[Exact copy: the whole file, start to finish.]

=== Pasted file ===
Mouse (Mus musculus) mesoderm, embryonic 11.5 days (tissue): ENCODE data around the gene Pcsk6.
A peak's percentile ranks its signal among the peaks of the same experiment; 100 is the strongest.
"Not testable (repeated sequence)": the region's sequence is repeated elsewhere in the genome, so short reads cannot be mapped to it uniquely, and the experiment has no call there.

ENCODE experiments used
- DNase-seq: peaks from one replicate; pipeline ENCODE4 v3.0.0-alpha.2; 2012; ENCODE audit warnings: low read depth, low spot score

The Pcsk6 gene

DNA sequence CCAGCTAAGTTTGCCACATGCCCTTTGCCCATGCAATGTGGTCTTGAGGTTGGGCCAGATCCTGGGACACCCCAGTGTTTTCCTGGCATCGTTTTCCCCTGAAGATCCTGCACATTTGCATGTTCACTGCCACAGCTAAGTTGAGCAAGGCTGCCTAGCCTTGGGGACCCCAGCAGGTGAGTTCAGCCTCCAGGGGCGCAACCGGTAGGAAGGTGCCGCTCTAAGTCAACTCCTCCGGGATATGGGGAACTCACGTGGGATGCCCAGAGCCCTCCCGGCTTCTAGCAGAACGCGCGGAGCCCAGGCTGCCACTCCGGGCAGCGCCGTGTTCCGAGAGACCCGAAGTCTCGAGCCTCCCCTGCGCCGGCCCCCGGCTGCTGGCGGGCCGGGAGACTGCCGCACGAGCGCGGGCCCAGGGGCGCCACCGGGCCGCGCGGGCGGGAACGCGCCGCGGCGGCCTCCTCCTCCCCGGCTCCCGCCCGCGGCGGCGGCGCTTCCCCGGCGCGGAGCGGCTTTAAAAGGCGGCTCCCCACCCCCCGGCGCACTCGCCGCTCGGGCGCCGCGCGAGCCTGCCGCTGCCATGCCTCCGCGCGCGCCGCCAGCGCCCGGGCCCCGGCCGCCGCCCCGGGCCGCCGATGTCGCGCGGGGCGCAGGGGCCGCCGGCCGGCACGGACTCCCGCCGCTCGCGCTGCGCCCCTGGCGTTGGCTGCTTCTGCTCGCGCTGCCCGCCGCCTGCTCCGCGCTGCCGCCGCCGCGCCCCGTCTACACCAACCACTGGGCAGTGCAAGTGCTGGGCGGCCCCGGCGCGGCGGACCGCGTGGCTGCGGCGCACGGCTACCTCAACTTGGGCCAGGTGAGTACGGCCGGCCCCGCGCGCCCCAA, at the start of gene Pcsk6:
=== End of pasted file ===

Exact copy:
Mouse (Mus musculus) mesoderm, embryonic 11.5 days (tissue): ENCODE data around the gene Pcsk6.
A peak's percentile ranks its signal among the peaks of the same experiment; 100 is the strongest.
"Not testable (repeated sequence)": the region's sequence is repeated elsewhere in the genome, so short reads cannot be mapped to it uniquely, and the experiment has no call there.

ENCODE experiments used
- DNase-seq: peaks from one replicate; pipeline ENCODE4 v3.0.0-alpha.2; 2012; ENCODE audit warnings: low read depth, low spot score

The Pcsk6 gene

DNA sequence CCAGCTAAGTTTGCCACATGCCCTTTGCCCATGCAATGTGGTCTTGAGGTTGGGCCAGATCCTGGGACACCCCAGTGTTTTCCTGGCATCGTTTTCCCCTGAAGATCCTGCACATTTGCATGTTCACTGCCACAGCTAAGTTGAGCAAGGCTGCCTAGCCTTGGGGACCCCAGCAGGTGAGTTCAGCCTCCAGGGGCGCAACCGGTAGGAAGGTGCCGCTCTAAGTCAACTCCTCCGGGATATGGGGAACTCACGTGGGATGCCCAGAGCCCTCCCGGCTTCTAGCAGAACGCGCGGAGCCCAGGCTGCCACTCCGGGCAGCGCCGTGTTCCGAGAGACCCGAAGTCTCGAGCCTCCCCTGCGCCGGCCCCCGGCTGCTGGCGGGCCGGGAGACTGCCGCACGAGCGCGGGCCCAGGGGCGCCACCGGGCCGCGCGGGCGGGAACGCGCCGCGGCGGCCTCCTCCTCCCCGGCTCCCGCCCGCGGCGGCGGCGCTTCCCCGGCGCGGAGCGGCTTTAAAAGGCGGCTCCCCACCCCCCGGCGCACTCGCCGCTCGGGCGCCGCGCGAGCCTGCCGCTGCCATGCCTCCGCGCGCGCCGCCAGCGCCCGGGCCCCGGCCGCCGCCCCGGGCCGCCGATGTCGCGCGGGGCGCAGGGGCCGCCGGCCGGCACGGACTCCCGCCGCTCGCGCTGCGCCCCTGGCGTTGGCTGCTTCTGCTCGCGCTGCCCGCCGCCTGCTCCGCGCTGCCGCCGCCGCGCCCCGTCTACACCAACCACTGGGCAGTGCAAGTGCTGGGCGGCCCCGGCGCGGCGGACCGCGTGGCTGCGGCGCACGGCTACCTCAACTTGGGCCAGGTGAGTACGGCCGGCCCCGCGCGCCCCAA, at the start of gene Pcsk6: